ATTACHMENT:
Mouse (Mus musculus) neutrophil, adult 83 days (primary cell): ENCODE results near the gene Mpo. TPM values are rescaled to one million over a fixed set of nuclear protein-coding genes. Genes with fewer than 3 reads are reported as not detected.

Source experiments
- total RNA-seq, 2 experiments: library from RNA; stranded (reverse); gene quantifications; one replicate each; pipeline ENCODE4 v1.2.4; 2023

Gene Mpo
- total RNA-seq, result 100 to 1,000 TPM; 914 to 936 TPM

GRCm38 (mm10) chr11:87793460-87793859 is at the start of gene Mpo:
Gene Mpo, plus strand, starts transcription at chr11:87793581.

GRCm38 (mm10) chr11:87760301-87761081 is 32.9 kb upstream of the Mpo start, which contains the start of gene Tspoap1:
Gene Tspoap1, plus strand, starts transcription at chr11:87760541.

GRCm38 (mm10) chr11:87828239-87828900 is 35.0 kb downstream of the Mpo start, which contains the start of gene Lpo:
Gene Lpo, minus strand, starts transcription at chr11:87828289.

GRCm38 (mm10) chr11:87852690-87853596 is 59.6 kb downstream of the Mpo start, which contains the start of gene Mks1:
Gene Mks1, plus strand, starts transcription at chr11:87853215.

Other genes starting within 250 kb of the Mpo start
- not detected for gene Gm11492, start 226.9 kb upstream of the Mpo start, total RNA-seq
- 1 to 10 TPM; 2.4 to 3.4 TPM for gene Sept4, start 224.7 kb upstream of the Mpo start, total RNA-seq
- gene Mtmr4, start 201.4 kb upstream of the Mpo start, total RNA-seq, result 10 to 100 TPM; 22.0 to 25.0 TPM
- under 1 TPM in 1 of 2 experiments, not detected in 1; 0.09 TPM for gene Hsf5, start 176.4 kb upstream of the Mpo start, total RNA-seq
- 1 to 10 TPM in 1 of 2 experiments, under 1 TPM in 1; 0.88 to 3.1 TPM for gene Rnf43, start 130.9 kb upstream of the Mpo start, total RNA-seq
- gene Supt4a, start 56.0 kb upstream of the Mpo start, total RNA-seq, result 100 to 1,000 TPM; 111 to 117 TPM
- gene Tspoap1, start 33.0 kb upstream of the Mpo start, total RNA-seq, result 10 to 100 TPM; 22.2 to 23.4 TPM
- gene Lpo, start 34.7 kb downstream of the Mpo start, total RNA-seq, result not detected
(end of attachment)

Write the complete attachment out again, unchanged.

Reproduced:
Mouse (Mus musculus) neutrophil, adult 83 days (primary cell): ENCODE results near the gene Mpo. TPM values are rescaled to one million over a fixed set of nuclear protein-coding genes. Genes with fewer than 3 reads are reported as not detected.

Source experiments
- total RNA-seq, 2 experiments: library from RNA; stranded (reverse); gene quantifications; one replicate each; pipeline ENCODE4 v1.2.4; 2023

Gene Mpo
- total RNA-seq, result 100 to 1,000 TPM; 914 to 936 TPM

GRCm38 (mm10) chr11:87793460-87793859 is at the start of gene Mpo:
Gene Mpo, plus strand, starts transcription at chr11:87793581.

GRCm38 (mm10) chr11:87760301-87761081 is 32.9 kb upstream of the Mpo start, which contains the start of gene Tspoap1:
Gene Tspoap1, plus strand, starts transcription at chr11:87760541.

GRCm38 (mm10) chr11:87828239-87828900 is 35.0 kb downstream of the Mpo start, which contains the start of gene Lpo:
Gene Lpo, minus strand, starts transcription at chr11:87828289.

GRCm38 (mm10) chr11:87852690-87853596 is 59.6 kb downstream of the Mpo start, which contains the start of gene Mks1:
Gene Mks1, plus strand, starts transcription at chr11:87853215.

Other genes starting within 250 kb of the Mpo start
- not detected for gene Gm11492, start 226.9 kb upstream of the Mpo start, total RNA-seq
- 1 to 10 TPM; 2.4 to 3.4 TPM for gene Sept4, start 224.7 kb upstream of the Mpo start, total RNA-seq
- gene Mtmr4, start 201.4 kb upstream of the Mpo start, total RNA-seq, result 10 to 100 TPM; 22.0 to 25.0 TPM
- under 1 TPM in 1 of 2 experiments, not detected in 1; 0.09 TPM for gene Hsf5, start 176.4 kb upstream of the Mpo start, total RNA-seq
- 1 to 10 TPM in 1 of 2 experiments, under 1 TPM in 1; 0.88 to 3.1 TPM for gene Rnf43, start 130.9 kb upstream of the Mpo start, total RNA-seq
- gene Supt4a, start 56.0 kb upstream of the Mpo start, total RNA-seq, result 100 to 1,000 TPM; 111 to 117 TPM
- gene Tspoap1, start 33.0 kb upstream of the Mpo start, total RNA-seq, result 10 to 100 TPM; 22.2 to 23.4 TPM
- gene Lpo, start 34.7 kb downstream of the Mpo start, total RNA-seq, result not detected